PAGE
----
Pastor-Satorras, R. and Vespignani, A. (2001) Epidemic Spreading in Scale-Free Networks. Physical Review Letters, 86, 3200. http://dx.doi.org/10.1103/PhysRevLett.86.3200 |

[19] |
Boguñá, M., Pastor-Satorras, R. and Vespignani, A. (2003) Absence of Epidemic Threshold in Scale-Free Networks with Degree Correlations. Physical Review Letters, 90, Article ID: 28701. http://dx.doi.org/10.1103/PhysRevLett.90.028701 |

[20] |
Liu, J. and Zhang, T. (2011) Epidemic Spreading of an SEIRS Model in Scale-Free Networks. Communications in Nonlinear Science and Numerical Simulation, 16, 3375-3384. http://dx.doi.org/10.1016/j.cnsns.2010.11.019 |

[21] |
Liu, J.-G., Lin, J.-H., Guo, Q. and Zhou, T. (2016) Locating Influential Nodes via Dynamics-Sensitive Centrality. Scientific Reports, 6, Article No. 21380. http://dx.doi.org/10.1038/srep21380 |

[22] |
Wu, F. and Huberman, B.A. (2007) Novelty and Collective Attention. Proceedings of the National Academy of Sciences of the United States of America, 104, 17599-17601. http://dx.doi.org/10.1073/pnas.0704916104 |

[23] |
Miritello, G., Moro, E. and Lara, R. (2011) Dynamical Strength of Social Ties in Information Spreading. Physical Review E, 83, Article ID: 045102. http://dx.doi.org/10.1103/PhysRevE.83.045102 |

[24] |
Crane, R. and Sornette, D. (2008) Robust Dynamic Classes Revealed by Measuring the Response Function of Social System. Proceedings of the National Academy of Sciences of the United States of America, 105, 15649-15653. http://dx.doi.org/10.1073/pnas.0803685105 |

[25] |
Dodds, P.S. and Watts, D.J. (2004) Universal Behavior in a Generalized Model of Contagion. Physical Review Letters, 92, Article ID: 218701. http://dx.doi.org/10.1103/PhysRevLett.92.218701 |

[26] |
Medo, M., Zhang, Y.C. and Zhou, T. (2009) Adaptive Model for Recommendation of News. EPL (Europhysics Letters), 88, Article ID: 38005. http://dx.doi.org/10.1209/0295-5075/88/38005 |

[27] |
Cimini, G., Medo, M., Zhou, T., Wei, D. and Zhang, Y.-C. (2011) Heterogeneity, Quality, and Reputation in anAdaptive Recommendation Model. The European Physical Journal B, 80, 201-208. http://dx.doi.org/10.1140/epjb/e2010-10716-5 |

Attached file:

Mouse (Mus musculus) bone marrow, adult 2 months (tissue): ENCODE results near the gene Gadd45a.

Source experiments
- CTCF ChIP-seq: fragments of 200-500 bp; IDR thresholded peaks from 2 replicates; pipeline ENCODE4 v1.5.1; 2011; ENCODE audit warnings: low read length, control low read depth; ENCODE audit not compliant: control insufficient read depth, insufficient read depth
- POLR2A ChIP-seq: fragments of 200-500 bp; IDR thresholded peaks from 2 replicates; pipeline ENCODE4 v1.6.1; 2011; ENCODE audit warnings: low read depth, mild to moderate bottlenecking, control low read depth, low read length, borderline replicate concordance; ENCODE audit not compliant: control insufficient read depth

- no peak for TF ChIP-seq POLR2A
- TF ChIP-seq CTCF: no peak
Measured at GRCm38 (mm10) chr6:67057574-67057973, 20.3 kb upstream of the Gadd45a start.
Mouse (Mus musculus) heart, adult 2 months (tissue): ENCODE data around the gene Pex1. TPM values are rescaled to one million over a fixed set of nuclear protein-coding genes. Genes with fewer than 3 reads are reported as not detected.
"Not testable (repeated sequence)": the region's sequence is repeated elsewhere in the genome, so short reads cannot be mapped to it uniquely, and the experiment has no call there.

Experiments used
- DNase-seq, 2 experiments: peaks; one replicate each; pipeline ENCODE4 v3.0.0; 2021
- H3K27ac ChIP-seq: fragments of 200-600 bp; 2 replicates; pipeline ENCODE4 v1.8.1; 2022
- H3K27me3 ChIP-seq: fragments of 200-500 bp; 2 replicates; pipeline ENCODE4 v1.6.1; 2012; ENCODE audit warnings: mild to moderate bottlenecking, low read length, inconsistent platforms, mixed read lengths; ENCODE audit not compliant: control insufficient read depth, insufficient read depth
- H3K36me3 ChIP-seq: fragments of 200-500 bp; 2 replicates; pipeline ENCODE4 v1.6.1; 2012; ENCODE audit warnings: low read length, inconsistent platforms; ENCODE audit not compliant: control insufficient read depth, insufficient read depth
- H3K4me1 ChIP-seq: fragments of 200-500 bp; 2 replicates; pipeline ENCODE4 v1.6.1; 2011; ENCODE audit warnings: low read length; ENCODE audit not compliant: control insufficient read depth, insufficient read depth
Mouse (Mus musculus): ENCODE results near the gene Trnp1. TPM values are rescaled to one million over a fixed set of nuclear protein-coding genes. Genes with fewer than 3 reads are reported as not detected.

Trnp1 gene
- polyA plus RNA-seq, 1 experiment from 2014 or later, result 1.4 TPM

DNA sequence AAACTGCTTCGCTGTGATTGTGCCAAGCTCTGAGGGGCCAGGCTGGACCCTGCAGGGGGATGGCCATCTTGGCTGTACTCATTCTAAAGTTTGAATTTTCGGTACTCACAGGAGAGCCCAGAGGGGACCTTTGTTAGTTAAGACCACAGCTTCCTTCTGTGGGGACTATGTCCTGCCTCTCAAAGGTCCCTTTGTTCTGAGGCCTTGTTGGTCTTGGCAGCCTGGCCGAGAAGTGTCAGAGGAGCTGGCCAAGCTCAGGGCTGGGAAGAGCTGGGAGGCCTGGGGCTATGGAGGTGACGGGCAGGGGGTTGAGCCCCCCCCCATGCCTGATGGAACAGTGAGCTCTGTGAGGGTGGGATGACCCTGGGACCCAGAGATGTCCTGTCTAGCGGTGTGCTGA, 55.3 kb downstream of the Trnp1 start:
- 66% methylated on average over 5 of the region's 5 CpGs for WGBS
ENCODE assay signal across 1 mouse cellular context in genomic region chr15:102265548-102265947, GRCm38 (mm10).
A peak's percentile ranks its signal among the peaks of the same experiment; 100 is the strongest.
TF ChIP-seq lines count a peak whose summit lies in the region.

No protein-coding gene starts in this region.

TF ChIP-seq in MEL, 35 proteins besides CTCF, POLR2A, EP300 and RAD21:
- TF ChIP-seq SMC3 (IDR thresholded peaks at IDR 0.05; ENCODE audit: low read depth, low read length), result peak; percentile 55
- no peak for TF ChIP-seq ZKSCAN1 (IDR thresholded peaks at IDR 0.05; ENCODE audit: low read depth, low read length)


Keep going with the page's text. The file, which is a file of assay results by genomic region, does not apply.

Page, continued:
[28] |
Lü, L.Y., Chen, D.B. and Zhou, T. (2011) The Small World Yields the Most Effective Information Spreading. New Journal of Physics, 13, Article ID: 123005. http://dx.doi.org/10.1088/1367-2630/13/12/123005 |

[29] |
Wang, X., Cao, X.C., Jin, D., Cao, Y.X. and He, D.X. (2016) The (Un)supervised NMF Methods for Discovering Overlapping Communities as Well as Hubs and Outliers in Networks. Physica A: Statistical Mechanics and Its Applications, 446, 22-34. http://dx.doi.org/10.1016/j.physa.2015.11.016 |

[30] |
Li, T., Liu, X.D., Wu, J., Wan, C., Guan, Z.-H. and Wang, Y.M. (2016) An Epidemic Spreading Model on Adaptive Scale-Free Networks with Feedback Mechanism. Physica A: Statistical Mechanics and Its Applications, 450, 649-656. http://dx.doi.org/10.1016/j.physa.2016.01.045 |

[31] |
Thieme, H.R. (1993) Persistence under Relaxed Point-Dissipativity (with Application to an Endemic Model). SIAM Journal on Mathematical Analysis, 24, 407-435. http://dx.doi.org/10.1137/0524026 |

[32] |
Smith, H.L. and De Leenheer, P. (2003) Virus Dynamics: A Global Analysis. SIAM Journal on Mathematical Analysis, 63, 1313-1327. http://dx.doi.org/10.1137/s0036139902406905 |

Journals Menu

Contact us

+1 323-425-8868 | |

customer@scirp.org | |

+86 18163351462(WhatsApp) | |

1655362766 | |

Paper Publishing WeChat |

Copyright © 2024 by authors and Scientific Research Publishing Inc.

This work and the related PDF file are licensed under a Creative Commons Attribution 4.0 International License.